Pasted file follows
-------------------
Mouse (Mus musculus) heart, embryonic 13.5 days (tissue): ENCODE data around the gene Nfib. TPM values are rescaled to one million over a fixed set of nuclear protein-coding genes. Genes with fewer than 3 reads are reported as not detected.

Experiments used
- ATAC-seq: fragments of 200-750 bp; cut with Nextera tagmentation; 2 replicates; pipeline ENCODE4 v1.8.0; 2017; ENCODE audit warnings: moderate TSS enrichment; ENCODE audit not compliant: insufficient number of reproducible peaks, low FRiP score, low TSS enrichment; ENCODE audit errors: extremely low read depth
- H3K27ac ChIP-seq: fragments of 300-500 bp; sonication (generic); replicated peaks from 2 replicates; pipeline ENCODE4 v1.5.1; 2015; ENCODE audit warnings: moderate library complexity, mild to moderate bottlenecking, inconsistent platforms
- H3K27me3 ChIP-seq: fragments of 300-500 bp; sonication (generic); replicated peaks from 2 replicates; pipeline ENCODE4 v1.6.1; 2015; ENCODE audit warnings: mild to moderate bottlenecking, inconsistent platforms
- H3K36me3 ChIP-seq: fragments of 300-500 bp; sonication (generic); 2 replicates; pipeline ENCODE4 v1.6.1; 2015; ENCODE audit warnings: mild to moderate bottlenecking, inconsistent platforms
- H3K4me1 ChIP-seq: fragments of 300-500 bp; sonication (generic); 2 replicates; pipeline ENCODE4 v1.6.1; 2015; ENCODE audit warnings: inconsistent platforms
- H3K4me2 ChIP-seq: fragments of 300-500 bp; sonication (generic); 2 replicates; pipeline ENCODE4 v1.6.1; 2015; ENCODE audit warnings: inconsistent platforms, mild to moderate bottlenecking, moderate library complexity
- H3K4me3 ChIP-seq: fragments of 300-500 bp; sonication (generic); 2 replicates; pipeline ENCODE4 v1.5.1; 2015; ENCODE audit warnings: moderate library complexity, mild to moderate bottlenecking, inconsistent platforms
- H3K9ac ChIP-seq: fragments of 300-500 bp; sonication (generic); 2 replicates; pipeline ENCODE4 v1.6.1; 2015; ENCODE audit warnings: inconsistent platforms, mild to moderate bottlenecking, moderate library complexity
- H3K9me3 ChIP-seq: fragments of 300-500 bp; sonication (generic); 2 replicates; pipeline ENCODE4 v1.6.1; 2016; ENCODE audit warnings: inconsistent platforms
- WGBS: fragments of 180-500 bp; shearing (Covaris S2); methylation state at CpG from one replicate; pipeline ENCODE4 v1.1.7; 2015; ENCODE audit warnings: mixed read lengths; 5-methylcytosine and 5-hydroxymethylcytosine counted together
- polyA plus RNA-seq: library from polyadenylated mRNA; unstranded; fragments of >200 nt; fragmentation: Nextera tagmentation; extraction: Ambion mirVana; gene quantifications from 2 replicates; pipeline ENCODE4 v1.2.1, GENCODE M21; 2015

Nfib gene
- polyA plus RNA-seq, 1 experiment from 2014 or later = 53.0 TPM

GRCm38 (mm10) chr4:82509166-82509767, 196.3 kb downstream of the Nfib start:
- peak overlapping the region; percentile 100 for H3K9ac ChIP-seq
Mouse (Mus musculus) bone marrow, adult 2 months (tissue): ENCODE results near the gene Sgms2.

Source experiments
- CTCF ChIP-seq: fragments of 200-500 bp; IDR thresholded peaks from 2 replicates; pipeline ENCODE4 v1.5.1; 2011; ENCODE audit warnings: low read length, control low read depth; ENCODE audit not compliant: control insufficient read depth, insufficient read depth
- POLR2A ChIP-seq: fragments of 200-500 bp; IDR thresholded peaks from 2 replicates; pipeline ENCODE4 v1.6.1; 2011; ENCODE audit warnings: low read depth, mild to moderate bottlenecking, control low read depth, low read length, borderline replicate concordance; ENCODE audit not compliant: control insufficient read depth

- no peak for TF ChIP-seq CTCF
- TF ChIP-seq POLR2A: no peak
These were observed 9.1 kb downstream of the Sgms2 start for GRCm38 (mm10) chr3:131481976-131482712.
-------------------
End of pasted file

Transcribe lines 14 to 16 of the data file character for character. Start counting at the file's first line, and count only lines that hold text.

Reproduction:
Nfib gene
- polyA plus RNA-seq, 1 experiment from 2014 or later = 53.0 TPM

GRCm38 (mm10) chr4:82509166-82509767, 196.3 kb downstream of the Nfib start: